The Earhart-Noonan SOS Sign Deciphered?
The Principles On The Jaluit Island Dock...What's In
|In The Photo Below, Fred Noonan Is Standing To The
Left Holding A Sign. The Person To The Right Of Fred Wearing The
Hat Is Likely Eurasian And A Possible Translator Used By The Japanese
To Talk To Amelia And Fred. This Person, Maybe A Female, Has A Lighter
Skin Tone Than The Marshallese People Further To The Right.
Note also that this person is wearing sunglasses which were NOT
mass-produced in that time. So, it is reasonable to suggest they may
be Amelia's aviator sunglasses, used as a clever device to let the
world know she was there, sitting on the dock, with her back to the
camera. If both Fred and Amelia had posed, face-first to the
camera, it would have likely guaranteed the photographer's immediate
arrest and confiscation of the film. As it was, the
photographer was later said to have been arrested and executed by
the Japanese for spying.
This Close-Up Shows Fred Noonan And The Eurasian To
The Right In The Sunglasses
Fred, Also Appearing To Be Wearing Sunglasses, Is Holding A Hand-Writren
Sign…Like An SOS Flag
None Of The Writing Can Be Recognized As English And May Be Asian Language
It's Fred Noonan Alright! His Utterly Distinctive Hairline
Is Casting A Shadow In The Overhead Noon Day Sun
It Also Appears He May Have Been Wearing His Aviator Sunglasses In The
(Photo Overlay Courtesy Larry Rivera)
What Could Possibly Be Hand-Written On The Sign Fred
Enlargement Suggests The Third 'Smudge' Up From The Bottom Could Be
A Korean, Deer-Like, Magic Creature Called A 'Kirin'
Here Is The World Famous Kirin Beer Label Showing The Magical Deer Flying
In The Sky
Is That A Hand-Drawn Symbol Of A Kirin? Was The Sign
Made By One Of The Korean Slave Laborers On The Island
Brought There By The Japanese Army To Build A Runway And Other Japanese
Rather Than 'Text', The Third Item From The Bottom Up On The Sign Is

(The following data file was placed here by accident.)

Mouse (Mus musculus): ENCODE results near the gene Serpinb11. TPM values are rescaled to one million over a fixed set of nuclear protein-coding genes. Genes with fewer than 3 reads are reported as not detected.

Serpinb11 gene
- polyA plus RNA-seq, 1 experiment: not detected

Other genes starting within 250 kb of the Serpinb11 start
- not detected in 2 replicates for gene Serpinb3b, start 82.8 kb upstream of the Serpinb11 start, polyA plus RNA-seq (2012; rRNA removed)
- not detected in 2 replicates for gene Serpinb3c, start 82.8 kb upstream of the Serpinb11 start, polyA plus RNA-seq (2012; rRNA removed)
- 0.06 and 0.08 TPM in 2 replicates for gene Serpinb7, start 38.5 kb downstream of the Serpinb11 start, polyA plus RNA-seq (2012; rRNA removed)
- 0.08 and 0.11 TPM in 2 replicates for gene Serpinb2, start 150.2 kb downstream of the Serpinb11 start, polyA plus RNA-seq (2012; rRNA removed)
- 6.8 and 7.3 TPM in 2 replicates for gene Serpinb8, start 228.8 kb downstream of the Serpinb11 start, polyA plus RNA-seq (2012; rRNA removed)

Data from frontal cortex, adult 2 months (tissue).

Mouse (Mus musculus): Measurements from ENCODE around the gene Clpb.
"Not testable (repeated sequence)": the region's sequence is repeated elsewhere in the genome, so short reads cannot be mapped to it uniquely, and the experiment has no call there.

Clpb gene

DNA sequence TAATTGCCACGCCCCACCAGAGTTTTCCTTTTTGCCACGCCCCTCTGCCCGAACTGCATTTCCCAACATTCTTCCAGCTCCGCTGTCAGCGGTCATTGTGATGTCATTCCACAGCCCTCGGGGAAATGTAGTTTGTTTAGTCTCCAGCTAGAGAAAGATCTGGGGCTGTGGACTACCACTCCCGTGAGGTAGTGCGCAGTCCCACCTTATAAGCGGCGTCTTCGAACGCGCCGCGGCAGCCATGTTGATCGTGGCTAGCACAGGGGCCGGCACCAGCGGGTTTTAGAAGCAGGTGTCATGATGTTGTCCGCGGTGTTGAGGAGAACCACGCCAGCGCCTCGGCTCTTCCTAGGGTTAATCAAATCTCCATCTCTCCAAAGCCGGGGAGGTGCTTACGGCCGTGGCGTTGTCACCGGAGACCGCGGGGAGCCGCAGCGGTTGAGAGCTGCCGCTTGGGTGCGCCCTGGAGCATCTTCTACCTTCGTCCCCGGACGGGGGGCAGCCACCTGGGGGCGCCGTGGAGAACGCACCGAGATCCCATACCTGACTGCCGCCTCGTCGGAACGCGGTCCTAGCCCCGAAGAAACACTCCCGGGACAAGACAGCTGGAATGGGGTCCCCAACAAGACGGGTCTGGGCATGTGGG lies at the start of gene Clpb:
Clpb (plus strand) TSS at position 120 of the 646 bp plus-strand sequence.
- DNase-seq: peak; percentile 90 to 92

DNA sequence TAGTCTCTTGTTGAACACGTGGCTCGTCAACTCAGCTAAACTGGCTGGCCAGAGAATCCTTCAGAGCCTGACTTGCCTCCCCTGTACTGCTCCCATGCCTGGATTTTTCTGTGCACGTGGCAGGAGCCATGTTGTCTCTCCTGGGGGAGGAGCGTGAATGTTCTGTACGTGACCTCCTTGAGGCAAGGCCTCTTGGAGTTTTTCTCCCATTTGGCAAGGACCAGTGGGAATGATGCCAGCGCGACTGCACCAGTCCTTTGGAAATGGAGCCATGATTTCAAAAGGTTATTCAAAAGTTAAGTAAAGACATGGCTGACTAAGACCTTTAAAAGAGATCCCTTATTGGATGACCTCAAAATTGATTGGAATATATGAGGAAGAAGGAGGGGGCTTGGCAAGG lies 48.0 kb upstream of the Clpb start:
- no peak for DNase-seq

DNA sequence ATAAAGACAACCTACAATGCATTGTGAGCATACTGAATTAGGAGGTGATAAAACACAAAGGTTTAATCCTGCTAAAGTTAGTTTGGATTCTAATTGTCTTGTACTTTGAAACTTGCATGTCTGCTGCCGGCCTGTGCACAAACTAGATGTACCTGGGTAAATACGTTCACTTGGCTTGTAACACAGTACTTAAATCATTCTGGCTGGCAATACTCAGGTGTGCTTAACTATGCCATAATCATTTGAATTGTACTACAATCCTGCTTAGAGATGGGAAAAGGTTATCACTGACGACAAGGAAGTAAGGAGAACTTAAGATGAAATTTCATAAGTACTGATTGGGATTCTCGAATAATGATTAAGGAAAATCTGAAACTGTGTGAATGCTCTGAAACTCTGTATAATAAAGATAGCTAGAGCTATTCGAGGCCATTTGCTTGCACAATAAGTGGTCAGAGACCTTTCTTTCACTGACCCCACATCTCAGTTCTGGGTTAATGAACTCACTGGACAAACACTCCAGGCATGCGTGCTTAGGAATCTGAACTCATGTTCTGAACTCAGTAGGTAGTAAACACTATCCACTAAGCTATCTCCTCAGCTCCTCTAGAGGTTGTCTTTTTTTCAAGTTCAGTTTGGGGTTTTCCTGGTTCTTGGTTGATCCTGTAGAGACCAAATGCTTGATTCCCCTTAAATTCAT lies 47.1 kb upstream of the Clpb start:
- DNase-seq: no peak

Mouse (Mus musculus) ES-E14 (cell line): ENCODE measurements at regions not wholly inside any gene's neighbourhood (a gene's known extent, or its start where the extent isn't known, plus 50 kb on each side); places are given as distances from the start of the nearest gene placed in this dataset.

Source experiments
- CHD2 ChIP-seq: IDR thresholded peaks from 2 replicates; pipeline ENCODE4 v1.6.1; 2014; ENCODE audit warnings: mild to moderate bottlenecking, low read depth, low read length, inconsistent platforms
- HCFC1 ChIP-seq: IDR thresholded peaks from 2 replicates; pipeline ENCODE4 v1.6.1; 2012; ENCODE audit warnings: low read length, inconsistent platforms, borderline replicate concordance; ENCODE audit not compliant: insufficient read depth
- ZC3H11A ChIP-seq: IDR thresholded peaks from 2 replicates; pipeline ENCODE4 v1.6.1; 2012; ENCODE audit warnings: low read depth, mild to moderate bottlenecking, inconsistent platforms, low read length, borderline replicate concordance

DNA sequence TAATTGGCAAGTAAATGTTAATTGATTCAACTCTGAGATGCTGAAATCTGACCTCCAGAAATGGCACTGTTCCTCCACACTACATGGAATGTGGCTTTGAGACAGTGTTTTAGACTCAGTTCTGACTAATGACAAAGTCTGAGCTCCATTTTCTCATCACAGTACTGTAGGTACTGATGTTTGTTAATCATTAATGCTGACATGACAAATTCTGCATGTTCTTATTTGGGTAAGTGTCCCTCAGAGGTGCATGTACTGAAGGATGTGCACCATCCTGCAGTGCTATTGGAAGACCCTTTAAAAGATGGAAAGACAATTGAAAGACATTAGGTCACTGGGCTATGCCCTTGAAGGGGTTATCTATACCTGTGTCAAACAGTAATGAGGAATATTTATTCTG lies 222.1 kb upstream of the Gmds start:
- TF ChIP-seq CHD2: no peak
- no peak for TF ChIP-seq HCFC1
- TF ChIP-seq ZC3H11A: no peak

Different From The Other Characters Below It
What Do You Think?
Just A Simple Photo Of People At The End Of A Dock?
It Certainly Doesn't Seem So...
Analysis Below By Yoichi Shimatsu
The mainstream media involved in denying the validity
of a photograph taken of a Amelia Earhart and her navigator Fred Noonan
on a dock at Japanese Navy-controlled Jaluit Atoll cite only one bogus
claim for “debunking” that telltale evidence: That the photo is a page
from a “book” published in “1935”, two years before Earhart’s disappearance.
These debunkers overlook the fact that the disputed photo was never
reproduced in book form but was inserted into a photo album produced
at the Japanese militarist spy center in Palau, at the colonialist South
Sea Agency (Nanyo-cho). That photo collection was deliberated back-dated
to avoid detection in case of interception by a Pacific Islander still
loyal to former colonial power Germany or spies working for the Australian
or Dutch intelligence services. At the time the photo was taken, nearly
six months after her disappearance, those Western intelligence agencies
were cooperating with the U.S. effort on an intense regional search
for the missing pilot.
To accept at face value such a dubious date stamped by a known colonialist
intelligence service is similar to how a tourist can proudly wear a
$40 gold Rolex bought from a street vendor in Hong Kong or Bangkok.
This sort of buffoon wants to be deceived and actually thinks he’s fooling
others. Go back to Atchison, Kansas, you clodhopper, where your neighbors
might actually impressed.
Let me put it bluntly to Newsweek and other willingly gullible media
outlets: Your absurd attempt to deny the History Channel’s evidence
shows either that you are disreputable enough to accept an unreported
payment from an agent of the Japanese Foreign Ministry or you just rose
to the sucker bait without any qualms.
Next, for serious-minded individuals, Jeff Rense and I have completed
the photo analysis that should dispel any lingering doubts. On either
side of the Pacific Ocean, Rense and I examined the many details of
the disputed dockside photograph. Jeff noticed that the small banner
held up by Fred Noonan contained visual anomalies, which he assumed
was a coded message.
Acting on his observation, I used software to enlarge the image, which
revealed the outline of either a skull or a oddly shaped head with large
eye sockets. Although disappointed that the banner did not contain an
SOS message in writing, the Rense crew did a precision image analysis,
which revealed it to be a painting of an four-legged animal, which they
could not readily identify.
Examining their enhancement, I recognized the creature to be a baby-sized
Kirin (Qilin in Manchurian and Mandarin), a mythical creature of the
shamanic cultures of Manchuria, Korea and Siberia, and also Japan. In
China, this animal is more of a chimera composed of features of a dragon,
eagle and lion, but for the Far Eastern and Arctic cultures, the kirin
is primarily based on a large deer, much like the sacred reindeer portrayed